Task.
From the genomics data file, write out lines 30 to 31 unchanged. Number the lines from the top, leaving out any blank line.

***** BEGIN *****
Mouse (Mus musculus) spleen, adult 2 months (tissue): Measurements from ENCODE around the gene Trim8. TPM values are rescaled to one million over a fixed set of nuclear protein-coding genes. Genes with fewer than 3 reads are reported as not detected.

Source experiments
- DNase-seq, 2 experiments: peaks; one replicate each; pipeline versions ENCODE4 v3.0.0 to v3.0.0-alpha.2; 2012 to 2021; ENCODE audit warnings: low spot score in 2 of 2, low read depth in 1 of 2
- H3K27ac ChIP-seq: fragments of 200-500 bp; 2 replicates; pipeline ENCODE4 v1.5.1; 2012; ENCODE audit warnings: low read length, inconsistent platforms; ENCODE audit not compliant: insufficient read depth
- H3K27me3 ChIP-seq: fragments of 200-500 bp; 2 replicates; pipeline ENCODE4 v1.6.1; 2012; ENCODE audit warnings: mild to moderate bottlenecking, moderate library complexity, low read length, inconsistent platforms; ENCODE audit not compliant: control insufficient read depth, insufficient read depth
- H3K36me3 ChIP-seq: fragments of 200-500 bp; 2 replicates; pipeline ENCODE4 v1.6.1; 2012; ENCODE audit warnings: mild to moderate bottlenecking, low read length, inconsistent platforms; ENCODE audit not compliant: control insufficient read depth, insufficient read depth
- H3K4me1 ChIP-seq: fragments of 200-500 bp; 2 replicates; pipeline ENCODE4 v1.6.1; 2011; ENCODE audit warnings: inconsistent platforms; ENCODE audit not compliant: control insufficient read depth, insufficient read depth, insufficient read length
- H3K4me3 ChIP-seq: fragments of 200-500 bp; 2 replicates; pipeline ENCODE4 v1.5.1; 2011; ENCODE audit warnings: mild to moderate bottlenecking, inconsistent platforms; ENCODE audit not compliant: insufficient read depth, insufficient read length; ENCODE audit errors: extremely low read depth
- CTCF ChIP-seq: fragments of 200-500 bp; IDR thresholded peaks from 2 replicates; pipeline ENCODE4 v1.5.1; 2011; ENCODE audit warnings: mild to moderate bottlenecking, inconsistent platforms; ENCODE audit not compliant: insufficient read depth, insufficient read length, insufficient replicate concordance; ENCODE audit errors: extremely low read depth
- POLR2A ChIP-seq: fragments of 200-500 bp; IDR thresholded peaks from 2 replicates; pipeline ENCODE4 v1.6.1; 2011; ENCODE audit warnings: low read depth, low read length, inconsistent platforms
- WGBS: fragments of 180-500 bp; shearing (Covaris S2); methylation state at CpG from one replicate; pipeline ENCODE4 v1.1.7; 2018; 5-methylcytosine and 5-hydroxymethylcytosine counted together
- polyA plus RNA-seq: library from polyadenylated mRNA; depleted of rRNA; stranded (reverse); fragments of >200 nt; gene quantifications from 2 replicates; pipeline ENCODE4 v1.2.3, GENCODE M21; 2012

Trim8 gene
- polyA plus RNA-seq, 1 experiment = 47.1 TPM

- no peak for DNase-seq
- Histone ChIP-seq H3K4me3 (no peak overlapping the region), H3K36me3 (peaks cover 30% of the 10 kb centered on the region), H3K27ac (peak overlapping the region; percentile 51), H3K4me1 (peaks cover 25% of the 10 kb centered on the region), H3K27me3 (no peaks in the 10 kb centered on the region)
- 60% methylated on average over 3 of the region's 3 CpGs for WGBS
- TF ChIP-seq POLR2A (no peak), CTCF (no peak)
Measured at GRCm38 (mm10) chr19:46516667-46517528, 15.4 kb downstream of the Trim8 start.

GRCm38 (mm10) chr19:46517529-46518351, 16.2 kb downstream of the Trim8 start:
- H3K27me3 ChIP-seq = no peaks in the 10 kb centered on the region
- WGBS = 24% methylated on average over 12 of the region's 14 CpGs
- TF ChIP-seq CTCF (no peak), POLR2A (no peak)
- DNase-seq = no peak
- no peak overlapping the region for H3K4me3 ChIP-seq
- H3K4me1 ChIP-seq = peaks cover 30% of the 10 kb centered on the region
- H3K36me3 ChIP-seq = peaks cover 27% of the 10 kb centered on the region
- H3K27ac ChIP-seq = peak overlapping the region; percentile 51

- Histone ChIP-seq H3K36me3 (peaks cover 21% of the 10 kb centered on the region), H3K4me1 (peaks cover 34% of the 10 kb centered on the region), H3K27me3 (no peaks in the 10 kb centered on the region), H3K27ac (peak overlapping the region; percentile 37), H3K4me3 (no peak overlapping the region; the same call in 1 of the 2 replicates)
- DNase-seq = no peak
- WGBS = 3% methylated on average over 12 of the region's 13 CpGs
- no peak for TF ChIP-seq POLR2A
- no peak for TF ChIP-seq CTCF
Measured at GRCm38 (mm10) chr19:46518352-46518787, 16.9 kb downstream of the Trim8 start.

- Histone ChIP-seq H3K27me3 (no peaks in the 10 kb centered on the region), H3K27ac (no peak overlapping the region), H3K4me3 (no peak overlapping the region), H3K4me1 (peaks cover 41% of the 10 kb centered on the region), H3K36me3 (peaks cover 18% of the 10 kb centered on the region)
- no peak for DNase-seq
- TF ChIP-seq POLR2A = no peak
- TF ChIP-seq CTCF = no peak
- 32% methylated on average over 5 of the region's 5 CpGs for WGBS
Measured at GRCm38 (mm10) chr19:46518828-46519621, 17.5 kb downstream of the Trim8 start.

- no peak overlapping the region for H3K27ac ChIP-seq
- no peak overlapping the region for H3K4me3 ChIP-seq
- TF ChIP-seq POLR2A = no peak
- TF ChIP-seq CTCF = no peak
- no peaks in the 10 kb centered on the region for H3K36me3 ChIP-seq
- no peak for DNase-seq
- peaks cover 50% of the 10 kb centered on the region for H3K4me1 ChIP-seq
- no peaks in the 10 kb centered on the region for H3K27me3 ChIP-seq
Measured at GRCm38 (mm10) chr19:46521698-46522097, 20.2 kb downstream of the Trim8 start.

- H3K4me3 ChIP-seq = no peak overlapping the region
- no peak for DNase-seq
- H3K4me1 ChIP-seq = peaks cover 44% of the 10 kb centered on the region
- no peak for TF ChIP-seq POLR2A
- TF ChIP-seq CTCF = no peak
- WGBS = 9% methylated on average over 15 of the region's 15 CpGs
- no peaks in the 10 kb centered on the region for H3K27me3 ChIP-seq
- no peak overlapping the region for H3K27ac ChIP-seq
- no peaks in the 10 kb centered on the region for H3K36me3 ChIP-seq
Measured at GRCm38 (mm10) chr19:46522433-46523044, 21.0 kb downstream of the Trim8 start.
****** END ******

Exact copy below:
- DNase-seq = no peak
- WGBS = 3% methylated on average over 12 of the region's 13 CpGs